What’s Around the Corner for FDA Inspections?

July 15, 2020

By Phil Crooker, VP - Technical, Regulatory & Access, Parexel International

There have been two recent activities from the U.S. Food and Drug Administration (FDA) that provide industry more insight into how the agency is approaching product and manufacturing quality during the COVID-19 pandemic and how some of those trends could stick around. Here are the items:

The Office of Pharmaceutical Quality (OPQ) also published its Annual Report for FY 2019 and it contains some information that helps put some of the agency’s remarks in June into context.

Let’s have a look at some of the points raised by FDA and then I’ll add some thoughts about steps industry can take to be prepared for these policy and operational shifts at FDA.

FDA Congressional Testimony

  • FDA is postponing foreign and domestic routine surveillance inspections on an interim basis during the pandemic. The postponement of inspections will continue indefinitely as the public health conditions warrant.
  • Only certain mission critical inspections – such as preapproval (PAI) and for-cause inspections – are being considered on a case-by- case basis.
  • FDA is evaluating additional ways to perform inspections – this includes (but is not limited to):

o   Requesting and evaluating records in advance of or in-lieu of an on-site inspection.

o   Reviewing a firm’s previous compliance history.

o   Using information sharing from foreign governments as part of mutual recognition and confidentiality agreements.

o   And using risk scores from the PREDICT database to screen for specific high-risk products.

To get a sense of how frequently FDA had been relying in reports from foreign governments as part of the Mutual Recognition Agreement (MRA) before the outbreak of the pandemic, the OPQ Annual Report indicates that the agency reviewed and classified 109 drug quality inspections performed by European Union investigators during FY 2019.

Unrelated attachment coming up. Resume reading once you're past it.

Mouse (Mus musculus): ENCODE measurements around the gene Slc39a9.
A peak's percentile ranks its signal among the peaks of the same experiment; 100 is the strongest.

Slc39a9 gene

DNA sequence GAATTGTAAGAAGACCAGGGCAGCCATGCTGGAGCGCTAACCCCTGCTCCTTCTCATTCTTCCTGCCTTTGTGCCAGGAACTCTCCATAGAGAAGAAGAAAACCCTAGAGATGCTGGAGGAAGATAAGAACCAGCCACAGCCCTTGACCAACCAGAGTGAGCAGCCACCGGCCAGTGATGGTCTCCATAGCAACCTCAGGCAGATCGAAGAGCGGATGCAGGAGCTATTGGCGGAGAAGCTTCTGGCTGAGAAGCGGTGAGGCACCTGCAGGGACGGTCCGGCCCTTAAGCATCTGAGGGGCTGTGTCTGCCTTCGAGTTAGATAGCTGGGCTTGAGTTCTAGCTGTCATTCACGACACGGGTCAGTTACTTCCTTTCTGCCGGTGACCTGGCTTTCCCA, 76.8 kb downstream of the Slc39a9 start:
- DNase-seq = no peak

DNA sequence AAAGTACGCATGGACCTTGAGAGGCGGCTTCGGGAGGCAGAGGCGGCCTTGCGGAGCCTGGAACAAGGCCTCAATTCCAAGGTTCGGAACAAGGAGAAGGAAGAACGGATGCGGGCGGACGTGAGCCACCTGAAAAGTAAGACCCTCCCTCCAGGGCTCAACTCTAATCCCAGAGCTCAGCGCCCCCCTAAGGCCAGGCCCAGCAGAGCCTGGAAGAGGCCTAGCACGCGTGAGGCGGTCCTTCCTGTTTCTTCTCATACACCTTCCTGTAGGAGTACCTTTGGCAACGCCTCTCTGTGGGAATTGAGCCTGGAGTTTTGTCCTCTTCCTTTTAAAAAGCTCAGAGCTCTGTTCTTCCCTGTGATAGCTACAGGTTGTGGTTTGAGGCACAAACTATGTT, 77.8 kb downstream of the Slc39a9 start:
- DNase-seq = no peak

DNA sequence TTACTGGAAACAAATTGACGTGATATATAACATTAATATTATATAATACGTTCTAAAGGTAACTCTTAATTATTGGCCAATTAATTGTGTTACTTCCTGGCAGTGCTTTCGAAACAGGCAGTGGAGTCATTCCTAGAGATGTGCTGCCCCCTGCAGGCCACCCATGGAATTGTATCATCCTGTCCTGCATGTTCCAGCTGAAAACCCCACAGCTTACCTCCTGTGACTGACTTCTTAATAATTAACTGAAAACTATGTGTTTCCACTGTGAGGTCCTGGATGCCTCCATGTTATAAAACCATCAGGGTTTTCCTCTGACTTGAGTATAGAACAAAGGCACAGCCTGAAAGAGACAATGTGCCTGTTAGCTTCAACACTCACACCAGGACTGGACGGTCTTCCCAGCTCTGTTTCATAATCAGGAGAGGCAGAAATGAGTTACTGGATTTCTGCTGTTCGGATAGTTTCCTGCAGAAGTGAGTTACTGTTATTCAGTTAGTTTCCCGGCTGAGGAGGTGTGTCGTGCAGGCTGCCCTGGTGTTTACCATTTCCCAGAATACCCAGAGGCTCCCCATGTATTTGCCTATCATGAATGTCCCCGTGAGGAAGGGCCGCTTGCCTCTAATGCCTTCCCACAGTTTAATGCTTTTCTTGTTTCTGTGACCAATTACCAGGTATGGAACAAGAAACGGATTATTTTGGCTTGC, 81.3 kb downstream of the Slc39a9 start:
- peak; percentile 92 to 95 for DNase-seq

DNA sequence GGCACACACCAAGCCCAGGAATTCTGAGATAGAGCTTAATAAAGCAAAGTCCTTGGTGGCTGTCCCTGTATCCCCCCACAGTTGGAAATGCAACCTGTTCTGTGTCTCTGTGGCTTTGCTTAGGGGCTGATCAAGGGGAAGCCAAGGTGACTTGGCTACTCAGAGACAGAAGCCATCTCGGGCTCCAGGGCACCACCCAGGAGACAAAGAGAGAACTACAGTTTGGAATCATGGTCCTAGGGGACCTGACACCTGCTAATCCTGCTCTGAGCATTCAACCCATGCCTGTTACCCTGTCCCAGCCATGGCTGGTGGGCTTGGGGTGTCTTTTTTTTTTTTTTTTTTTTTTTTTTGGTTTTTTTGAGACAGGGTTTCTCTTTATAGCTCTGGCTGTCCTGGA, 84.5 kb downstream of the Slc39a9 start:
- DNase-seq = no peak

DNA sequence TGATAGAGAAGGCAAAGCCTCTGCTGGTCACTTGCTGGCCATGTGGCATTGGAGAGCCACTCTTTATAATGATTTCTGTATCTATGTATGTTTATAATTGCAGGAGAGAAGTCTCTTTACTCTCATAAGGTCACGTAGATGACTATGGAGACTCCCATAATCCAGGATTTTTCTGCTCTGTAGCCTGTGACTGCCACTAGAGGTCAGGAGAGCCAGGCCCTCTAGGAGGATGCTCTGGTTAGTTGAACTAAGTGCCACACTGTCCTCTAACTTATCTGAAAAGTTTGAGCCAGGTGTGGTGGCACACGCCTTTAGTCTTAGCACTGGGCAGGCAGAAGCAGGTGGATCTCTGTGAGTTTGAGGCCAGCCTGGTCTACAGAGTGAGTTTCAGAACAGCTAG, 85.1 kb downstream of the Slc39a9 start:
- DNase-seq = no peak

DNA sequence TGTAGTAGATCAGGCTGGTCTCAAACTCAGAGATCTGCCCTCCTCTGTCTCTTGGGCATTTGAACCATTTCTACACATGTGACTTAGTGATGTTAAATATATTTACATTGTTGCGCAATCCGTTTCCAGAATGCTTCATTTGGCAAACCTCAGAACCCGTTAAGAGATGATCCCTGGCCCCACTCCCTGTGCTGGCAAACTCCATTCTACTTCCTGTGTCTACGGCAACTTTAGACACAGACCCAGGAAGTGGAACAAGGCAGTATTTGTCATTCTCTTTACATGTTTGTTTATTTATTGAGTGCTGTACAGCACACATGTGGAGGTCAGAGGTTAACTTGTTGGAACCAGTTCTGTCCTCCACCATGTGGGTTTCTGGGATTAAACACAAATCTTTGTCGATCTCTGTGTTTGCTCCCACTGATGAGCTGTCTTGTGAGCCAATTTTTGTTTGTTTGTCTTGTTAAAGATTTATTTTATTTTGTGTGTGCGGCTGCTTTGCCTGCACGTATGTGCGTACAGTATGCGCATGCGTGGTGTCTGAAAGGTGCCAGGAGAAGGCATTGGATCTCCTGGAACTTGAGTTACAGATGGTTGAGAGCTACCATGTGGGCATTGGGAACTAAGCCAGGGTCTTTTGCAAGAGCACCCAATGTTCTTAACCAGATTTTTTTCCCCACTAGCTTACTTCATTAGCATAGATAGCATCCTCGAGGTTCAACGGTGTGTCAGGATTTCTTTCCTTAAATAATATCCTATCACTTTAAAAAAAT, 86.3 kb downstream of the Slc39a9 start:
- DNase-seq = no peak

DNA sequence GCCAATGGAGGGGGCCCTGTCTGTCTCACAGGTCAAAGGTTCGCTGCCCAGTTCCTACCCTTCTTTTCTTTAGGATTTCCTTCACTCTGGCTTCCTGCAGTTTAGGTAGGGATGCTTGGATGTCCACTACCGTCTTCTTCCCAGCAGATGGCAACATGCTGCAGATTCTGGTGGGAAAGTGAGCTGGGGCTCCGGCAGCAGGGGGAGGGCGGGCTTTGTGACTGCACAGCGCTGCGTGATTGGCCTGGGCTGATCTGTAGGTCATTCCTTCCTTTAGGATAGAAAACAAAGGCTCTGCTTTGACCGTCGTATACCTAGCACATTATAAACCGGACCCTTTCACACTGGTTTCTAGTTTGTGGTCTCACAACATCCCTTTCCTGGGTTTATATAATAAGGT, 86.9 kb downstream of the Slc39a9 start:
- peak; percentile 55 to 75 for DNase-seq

FDA Commissioner’s Statement

  • FDA staff has been very innovative and strategic in completing facility assessments.
  • FDA has assessed records of recent inspections to review the facility’s compliance history.
  • Used information shared by foreign regulatory partners through mutual recognition and confidentiality agreements.
  • Conducted reviews of documents typically evaluated on site to assess the processes implemented at the manufacturing facility.
  • The agency will be prioritizing future inspections based on the expected health benefit of the products under review and the overall importance in advancing medical care, taking into account user fee commitments.
  • FDA will use other tools to help prioritize future inspections.

These last two points are new bits of policy insight and were not raised by FDA in its Congressional testimony.

What Steps Can Industry Take Now?

  • FDA has consistently noted its use of requesting and reviewing records in advance or or-in lieu of an inspection. Be knowledgeable about the FDA policy for this type of request – you can find the FDA Staff Manual Guide (SMG) for these requests here - https://www.fda.gov/media/124338/download.